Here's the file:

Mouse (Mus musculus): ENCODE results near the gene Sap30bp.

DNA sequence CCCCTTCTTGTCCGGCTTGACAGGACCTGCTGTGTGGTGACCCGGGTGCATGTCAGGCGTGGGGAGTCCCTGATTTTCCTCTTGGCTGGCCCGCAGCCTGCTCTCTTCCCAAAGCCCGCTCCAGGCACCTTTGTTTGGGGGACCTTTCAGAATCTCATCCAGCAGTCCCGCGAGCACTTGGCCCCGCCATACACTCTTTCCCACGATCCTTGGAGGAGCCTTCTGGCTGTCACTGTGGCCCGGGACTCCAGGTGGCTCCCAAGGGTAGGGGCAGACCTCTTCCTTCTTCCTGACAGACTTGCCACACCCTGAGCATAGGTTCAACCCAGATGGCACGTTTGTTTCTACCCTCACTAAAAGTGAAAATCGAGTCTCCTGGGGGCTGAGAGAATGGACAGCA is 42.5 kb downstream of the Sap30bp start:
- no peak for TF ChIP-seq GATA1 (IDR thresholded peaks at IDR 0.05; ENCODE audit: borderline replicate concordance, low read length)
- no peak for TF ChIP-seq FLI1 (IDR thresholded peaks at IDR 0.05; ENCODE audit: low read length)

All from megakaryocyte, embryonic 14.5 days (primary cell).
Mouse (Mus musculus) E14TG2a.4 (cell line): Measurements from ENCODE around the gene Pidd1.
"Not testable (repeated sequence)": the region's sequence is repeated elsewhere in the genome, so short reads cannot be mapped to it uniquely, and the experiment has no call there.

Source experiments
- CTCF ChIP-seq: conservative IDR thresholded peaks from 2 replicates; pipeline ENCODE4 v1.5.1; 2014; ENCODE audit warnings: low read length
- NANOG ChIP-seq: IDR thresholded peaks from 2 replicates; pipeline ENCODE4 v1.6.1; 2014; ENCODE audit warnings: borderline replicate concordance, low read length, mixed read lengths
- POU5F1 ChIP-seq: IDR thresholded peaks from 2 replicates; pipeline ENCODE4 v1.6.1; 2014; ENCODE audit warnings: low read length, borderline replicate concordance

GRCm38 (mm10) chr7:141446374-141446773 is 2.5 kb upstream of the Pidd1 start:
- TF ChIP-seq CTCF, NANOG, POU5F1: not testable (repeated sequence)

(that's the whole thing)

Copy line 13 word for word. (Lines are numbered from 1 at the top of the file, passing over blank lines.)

- TF ChIP-seq CTCF, NANOG, POU5F1: not testable (repeated sequence)